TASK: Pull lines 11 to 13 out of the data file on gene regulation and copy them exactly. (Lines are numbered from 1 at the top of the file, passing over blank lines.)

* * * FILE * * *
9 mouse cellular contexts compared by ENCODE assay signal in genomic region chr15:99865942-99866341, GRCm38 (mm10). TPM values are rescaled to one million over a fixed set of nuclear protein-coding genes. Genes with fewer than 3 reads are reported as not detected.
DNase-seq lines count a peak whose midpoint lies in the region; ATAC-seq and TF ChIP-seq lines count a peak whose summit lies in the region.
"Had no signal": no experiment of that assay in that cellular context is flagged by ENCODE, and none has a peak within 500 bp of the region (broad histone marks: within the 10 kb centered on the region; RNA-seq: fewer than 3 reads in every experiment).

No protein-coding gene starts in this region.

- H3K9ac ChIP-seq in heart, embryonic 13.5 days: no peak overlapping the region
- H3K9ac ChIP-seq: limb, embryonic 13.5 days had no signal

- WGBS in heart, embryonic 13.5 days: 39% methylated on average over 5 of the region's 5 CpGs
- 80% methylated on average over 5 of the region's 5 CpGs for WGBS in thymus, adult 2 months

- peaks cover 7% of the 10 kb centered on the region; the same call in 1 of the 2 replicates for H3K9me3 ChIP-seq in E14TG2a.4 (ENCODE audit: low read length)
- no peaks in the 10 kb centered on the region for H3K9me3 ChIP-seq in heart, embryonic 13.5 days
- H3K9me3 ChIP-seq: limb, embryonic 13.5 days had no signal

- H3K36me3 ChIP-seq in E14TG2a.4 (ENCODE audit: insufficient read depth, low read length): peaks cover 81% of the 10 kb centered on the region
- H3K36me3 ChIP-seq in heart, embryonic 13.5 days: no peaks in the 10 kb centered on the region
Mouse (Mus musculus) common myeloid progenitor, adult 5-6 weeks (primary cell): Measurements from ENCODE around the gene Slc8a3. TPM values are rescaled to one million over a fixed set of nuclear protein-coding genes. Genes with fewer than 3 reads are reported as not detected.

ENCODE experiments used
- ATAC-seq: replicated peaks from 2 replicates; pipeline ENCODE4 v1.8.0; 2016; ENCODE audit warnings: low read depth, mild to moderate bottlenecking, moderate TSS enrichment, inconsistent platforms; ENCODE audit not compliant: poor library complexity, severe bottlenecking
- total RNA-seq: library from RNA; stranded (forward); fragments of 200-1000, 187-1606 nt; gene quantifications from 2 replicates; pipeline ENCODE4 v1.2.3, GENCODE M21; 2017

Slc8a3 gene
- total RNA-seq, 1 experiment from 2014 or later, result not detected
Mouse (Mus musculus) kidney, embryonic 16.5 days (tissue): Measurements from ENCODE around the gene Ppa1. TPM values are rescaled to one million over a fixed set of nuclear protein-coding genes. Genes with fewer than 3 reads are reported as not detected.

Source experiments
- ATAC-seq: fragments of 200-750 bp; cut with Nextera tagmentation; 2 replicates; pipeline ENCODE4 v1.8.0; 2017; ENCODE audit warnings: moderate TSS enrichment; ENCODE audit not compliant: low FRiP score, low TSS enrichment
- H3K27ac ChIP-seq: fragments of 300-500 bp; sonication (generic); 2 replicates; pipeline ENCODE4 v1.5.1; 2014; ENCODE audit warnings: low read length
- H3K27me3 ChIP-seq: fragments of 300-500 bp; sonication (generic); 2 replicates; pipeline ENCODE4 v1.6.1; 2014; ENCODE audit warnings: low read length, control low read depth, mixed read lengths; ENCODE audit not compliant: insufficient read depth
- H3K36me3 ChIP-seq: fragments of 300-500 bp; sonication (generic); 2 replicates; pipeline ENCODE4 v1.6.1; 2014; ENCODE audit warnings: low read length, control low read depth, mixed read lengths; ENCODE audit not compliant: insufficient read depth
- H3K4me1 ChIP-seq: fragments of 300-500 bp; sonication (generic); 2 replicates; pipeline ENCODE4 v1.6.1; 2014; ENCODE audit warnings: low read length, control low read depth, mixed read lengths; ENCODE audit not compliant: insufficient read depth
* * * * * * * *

- H3K9me3 ChIP-seq: limb, embryonic 13.5 days had no signal

- H3K36me3 ChIP-seq in E14TG2a.4 (ENCODE audit: insufficient read depth, low read length): peaks cover 81% of the 10 kb centered on the region
- H3K36me3 ChIP-seq in heart, embryonic 13.5 days: no peaks in the 10 kb centered on the region